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Review: Black Slide

Updated: Jun 19, 2023


While mourning the loss of a loved one, a young boy takes on the scariest slide at the water park.


There are many examples of animation, particularly animated films with a child-centric aesthetic, being the perfect vehicles to explore emotionally complex themes. Writer/director Uri Lotan uses the basic premise of a boy plucking up the courage to take on a huge waterslide to do exactly that.

Lotan’s decision to adopt an animation style synonymous with children’s entertainment is something of a masterstroke as it encourages the audience to settle into the film with a childlike threshold for the drama they are about to experience. The exaggerated whimsey of the older kids in the story being practically adult-sized and the titular Black Slide being so crazily convoluted that there is no way it could actually function as a slide, serves to communicate just how intimidating our protagonist Eviah (voiced by Ivri Shai) finds the world around him.

A daunting world, presented with such visual innocence serves to put us on edge when events start occurring that do not fit with the style we have been introduced to. A cut on the arm happening in a grittier film would not have the same impact as Eviah slicing open his forearm while jumping a fence at the top of the movie. Details like this clue us in to the fact that Eviah’s journey will centre around him experiencing things he is not yet ready for. This is most openly expressed in his apprehension to ride the forbidden waterslide with his friend Tsuf (voiced by Rom Shemesh), who relentlessly pushes him to conquer his fear.

It does not take long for the film to reveal that the mission to conquer the Black Slide is merely a symbolic gesture, serving another challenge for Eviah, that while more understated is certainly a much tougher hill to climb. The symbolic imagery that the film gradually applies moves us from the whimsical to the hypnotic. Lotan and the animation team create an utterly enveloping visual journey as the film shifts from being about a child being afraid to ride a waterslide to a child being forced to confront grief and loss way before he is ready.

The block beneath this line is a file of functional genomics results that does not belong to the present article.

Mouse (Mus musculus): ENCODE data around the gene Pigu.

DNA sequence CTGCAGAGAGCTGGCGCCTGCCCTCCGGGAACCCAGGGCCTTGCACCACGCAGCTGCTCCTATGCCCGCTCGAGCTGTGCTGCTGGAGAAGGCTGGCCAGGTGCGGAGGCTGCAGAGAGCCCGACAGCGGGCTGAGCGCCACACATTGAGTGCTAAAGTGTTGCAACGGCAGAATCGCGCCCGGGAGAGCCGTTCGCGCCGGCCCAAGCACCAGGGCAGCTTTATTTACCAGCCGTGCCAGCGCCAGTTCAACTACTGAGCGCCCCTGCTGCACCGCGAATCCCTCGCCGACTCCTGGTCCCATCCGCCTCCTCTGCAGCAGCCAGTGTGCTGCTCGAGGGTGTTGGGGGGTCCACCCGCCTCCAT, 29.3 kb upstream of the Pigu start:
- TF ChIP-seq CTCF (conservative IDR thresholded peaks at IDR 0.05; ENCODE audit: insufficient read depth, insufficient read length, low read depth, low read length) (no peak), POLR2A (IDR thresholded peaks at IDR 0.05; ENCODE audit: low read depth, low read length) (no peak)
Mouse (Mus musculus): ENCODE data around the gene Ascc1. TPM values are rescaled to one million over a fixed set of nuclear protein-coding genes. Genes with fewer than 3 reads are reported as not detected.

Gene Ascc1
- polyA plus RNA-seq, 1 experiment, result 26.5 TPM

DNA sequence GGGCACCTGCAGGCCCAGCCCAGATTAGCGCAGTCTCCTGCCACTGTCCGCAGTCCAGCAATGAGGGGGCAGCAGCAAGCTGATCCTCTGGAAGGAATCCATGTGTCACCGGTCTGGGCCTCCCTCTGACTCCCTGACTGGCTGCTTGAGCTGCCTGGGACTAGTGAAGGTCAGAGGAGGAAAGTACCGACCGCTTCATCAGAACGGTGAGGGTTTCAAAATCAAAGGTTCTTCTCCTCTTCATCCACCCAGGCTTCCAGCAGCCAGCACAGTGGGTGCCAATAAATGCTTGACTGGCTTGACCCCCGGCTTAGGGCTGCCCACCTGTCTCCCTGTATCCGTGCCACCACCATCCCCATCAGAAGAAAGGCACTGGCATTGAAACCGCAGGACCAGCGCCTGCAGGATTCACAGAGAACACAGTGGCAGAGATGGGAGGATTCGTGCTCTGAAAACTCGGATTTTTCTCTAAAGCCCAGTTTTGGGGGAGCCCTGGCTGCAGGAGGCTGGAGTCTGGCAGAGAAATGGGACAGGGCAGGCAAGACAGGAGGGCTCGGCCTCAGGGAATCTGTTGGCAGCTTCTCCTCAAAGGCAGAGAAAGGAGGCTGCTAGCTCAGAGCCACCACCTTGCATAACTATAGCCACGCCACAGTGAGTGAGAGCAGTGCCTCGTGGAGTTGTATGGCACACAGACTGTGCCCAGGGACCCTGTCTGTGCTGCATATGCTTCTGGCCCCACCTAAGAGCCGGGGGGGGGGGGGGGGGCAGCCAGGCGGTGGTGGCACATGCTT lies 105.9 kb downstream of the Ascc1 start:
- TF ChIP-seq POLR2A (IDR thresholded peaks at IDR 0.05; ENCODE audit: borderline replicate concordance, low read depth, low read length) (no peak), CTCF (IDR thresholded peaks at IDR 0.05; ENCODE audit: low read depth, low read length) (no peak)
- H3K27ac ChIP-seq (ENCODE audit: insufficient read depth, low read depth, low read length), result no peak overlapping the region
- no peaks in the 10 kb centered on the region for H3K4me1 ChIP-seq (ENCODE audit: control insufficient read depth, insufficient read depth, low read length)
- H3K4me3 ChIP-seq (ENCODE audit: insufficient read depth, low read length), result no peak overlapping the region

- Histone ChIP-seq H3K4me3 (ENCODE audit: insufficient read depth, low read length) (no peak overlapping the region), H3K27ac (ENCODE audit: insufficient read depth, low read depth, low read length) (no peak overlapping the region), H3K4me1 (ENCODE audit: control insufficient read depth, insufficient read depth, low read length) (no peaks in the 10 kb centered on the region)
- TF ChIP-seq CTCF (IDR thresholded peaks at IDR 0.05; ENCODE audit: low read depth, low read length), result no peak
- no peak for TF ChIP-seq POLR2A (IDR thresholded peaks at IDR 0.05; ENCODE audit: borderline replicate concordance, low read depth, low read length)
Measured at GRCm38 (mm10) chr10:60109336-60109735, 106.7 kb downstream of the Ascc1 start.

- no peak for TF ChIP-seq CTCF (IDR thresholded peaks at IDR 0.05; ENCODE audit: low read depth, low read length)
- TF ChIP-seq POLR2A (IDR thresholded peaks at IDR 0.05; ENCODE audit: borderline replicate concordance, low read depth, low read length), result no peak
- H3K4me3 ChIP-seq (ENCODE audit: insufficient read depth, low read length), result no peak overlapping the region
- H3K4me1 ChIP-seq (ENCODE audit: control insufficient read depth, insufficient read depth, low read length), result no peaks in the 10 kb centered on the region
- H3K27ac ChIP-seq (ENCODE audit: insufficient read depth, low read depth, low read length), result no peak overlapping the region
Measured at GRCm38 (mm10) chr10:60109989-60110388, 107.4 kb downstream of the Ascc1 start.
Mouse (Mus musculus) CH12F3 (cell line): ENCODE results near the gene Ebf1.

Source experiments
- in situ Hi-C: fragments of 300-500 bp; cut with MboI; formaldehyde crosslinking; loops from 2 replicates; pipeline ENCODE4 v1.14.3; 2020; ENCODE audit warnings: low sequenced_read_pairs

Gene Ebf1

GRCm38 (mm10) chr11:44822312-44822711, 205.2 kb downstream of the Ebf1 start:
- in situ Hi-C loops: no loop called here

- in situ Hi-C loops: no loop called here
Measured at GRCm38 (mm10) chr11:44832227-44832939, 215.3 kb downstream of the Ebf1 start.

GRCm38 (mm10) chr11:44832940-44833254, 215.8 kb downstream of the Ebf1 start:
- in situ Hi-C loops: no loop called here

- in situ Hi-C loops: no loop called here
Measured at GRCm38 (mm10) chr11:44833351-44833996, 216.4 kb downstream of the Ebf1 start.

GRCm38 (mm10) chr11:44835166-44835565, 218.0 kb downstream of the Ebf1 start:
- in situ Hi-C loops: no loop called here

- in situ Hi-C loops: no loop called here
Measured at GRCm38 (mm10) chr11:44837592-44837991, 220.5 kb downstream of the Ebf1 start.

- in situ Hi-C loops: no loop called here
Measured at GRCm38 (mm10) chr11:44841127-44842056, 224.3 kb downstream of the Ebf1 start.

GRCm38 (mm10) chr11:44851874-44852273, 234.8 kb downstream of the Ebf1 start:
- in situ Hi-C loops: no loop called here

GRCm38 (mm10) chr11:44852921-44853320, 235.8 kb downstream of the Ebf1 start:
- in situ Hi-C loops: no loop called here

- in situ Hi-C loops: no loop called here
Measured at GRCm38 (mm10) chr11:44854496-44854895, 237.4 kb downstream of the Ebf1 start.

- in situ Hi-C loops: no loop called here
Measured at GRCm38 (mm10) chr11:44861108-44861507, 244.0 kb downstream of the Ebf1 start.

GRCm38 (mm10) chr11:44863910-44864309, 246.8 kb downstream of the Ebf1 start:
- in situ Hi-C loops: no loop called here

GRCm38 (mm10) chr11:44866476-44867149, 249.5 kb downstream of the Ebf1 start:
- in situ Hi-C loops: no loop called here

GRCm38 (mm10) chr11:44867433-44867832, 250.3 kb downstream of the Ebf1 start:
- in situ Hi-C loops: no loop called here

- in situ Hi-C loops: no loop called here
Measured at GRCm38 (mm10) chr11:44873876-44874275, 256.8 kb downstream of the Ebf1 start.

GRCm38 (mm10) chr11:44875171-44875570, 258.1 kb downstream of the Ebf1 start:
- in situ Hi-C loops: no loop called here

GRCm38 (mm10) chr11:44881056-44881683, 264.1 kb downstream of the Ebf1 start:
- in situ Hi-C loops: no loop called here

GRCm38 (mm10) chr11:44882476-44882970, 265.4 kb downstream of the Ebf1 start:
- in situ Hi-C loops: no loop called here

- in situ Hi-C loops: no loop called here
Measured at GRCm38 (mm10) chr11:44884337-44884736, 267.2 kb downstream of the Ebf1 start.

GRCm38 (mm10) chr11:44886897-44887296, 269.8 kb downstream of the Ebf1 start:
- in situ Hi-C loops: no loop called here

The transition from primal fear to genuine vulnerability is handled wonderfully as the intensity of the world around Eviah is amped up the closer he gets to the mouth of the slide. This is aided by some excellent work on the sound design as the excited screams of the older kids jumping down the slide are distorted into screams of horror.

This is presented in parallel with the slow revelation of what is happening within Eviah’s family and the real challenge of grief and loss that he will have no choice but to confront. The character design of Eviah being small and baby-like, drives home just how tall an order dealing with his impending loss will be. Consequently, his innocence and vulnerability serve to get us to root for him that much more.

The simplicity of the style visual style is contrasted by the level of detail, which massively adds to how immersive the experience is. It also opens us up to the visually stunning finale, which perfectly delivers the emotional core of Eviah’s journey. All of this culminates in an emotionally raw conclusion, delivered with such meticulous craft and narrative empathy that it is impossible to file the experience under the simple label of ‘entertainment’. This 11-minute battle with fear and grief is a short film experience that will affect you in ways you will not expect and leave you pondering your own seemingly insurmountable challenges and what will drive you to take a leap into your own Black Slide.

Studio: The New Yorker/Flipbook Studio/The Hive Studio | Year: 2021 | Genre: Animation/Drama | Duration: 10 Mins | Suitability: Advisory



Director: Uri Lotan | Producers: Andrew Lord, Amit R. Gicelter | Writer: Uri Lotan

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